Give it a shotLocal production of medicines should be included in the national development agenda
More than three months since the start of the blockade by India, the import of life saving drugs and ingredients required for their production has virtually come to a halt. The Nepali pharmaceutical industry has suffered a heavy loss due to the shortage of ingredients leading to a reduced production of medicines. Pharmacies are running out of drugs for chronic diseases like hypertension and diabetes and other essential medicines required in hospitals.
According to the Association of Pharmaceutical Producers, Nepal’s pharmaceutical industry fulfils 40 percent of the domestic requirement of medicines. The rest is met though imports, mainly from India. As per a 2011 report entitled ‘Nepal Pharmaceutical Country Profile’ published by the Ministry of Health and Population and the World Health Organisation (WHO), 41 pharmaceutical companies are listed by the Department of Drug Administration (DDA). According to a 2001 estimate by the DDA, the medicine industry’s consumption was roughly $56 million with an annual growth rate of almost 19 percent, which has significantly grown over the years both in the volume of production and sales. The production process ranges from semi-automatic to automatic for a variety of products including tablet, capsule, liquid, dry syrup, powder and injectable drugs. The industry, however, is characterised by low investment in research and development, which is only limited to pharmaceutical formulations
Furthermore, a 2005 study entitled ‘Study of the Nepali pharmaceutical industry in the context of Nepal’s newly acquired World Trade Organisation (WTO) membership’ states that the country has unfavourable provisions for its own pharmaceutical companies. Only five percent customs duty is levied on imported drugs while domestic manufacturers have to pay up to 17 percent in duty and value added tax on imports of packaging and other auxiliary inputs. The same study mentions that Nepal’s industry lacks competitiveness in the domestic and foreign markets due to higher transport costs, lack of access to international markets and high registration costs in export markets. Also, Nepali people prefer drugs made in India or third countries over drugs produced locally.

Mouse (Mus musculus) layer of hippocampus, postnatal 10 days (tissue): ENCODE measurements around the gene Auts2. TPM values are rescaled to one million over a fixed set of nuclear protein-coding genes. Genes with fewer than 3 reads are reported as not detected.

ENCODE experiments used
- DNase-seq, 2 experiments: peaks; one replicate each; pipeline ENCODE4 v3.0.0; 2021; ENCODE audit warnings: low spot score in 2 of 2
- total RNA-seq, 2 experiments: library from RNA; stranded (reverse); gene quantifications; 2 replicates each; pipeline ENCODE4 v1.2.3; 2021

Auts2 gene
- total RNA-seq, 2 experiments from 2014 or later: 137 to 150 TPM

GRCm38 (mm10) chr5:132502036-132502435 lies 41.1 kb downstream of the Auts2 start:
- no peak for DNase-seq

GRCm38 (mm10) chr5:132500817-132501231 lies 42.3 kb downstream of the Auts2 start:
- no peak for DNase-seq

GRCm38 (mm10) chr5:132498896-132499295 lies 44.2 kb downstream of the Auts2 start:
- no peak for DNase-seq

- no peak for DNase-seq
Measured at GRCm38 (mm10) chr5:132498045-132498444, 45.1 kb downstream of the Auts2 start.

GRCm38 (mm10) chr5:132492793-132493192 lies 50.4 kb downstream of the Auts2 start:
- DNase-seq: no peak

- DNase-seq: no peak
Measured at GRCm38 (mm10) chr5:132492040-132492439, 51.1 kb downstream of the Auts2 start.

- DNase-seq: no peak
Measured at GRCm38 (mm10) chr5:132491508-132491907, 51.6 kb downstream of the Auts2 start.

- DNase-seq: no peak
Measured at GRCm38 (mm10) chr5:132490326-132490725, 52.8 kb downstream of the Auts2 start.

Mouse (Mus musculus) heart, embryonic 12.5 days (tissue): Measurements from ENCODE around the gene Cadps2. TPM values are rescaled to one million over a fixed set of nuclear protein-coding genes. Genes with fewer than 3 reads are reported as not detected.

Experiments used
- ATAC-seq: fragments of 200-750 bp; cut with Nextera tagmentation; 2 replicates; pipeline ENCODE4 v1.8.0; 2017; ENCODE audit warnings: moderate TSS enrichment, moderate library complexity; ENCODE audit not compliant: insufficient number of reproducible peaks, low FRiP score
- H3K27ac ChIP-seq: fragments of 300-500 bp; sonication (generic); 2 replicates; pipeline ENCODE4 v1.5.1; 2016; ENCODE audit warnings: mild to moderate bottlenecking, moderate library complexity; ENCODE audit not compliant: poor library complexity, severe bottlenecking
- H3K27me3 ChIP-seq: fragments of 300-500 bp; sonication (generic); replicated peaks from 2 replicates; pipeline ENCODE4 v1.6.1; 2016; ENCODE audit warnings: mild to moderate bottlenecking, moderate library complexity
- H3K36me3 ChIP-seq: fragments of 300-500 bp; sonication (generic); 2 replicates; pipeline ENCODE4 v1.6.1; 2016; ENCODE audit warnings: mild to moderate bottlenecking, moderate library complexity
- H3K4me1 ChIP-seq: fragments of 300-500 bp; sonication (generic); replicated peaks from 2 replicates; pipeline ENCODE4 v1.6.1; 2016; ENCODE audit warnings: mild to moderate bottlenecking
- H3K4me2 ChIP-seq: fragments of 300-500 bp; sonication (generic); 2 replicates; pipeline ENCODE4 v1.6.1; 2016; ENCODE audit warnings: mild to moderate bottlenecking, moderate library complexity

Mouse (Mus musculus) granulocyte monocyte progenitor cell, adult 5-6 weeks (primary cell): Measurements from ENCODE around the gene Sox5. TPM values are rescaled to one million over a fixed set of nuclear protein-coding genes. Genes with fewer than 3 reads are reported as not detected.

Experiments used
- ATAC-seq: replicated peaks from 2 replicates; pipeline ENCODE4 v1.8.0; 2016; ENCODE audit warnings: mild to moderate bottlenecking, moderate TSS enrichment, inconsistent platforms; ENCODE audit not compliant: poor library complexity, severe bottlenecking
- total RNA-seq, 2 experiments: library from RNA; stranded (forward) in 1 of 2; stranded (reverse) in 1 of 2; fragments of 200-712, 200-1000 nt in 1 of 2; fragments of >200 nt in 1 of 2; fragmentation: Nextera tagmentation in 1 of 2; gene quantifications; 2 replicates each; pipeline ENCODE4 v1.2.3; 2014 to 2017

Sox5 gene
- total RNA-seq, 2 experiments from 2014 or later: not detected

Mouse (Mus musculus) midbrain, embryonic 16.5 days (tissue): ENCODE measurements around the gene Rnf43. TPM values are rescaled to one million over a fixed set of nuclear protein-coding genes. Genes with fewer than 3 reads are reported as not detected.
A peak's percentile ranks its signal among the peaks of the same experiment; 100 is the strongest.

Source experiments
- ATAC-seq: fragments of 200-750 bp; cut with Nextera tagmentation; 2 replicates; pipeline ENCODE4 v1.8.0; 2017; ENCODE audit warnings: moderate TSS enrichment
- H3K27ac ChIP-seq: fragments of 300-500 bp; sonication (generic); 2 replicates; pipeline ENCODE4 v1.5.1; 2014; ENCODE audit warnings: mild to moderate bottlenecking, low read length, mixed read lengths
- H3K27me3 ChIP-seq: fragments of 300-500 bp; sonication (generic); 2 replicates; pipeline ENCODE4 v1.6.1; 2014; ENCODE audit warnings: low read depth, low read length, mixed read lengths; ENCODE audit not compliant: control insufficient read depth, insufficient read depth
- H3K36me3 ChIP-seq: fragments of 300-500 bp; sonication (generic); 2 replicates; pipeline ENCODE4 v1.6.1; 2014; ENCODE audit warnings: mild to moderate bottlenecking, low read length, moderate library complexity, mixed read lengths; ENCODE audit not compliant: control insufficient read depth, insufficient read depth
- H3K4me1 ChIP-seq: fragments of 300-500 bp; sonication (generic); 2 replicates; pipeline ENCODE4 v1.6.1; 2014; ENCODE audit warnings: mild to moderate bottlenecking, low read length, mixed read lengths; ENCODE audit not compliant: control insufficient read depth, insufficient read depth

Iran has endured US-led sanctions since 1979, however, the supply and distribution of medicines in its market has never been interrupted because of a flourishing domestic pharmaceutical industry. In contrast to Iran, Nepal has low production capacity and domestically produced medicines are mostly low-cost generic drugs. For drugs required in specialised care like in the treatment of cancer, heart diseases and HIV, the country has to import heavily from India and elsewhere.
Can Nepal ever be self-reliant in medicines? The answer is a big yes. For low-cost generic medicines, Nepal can be self-sufficient in a relatively short period of time. If the government provides much-needed support in terms of easing policies to create an encouraging environment for production and investment, Nepali pharmaceutical companies can make the country self-sufficient in medicines. However, for specialised medicines including patent drugs, which need a greater technical capacity for production and quality control, we need to take a longer vision.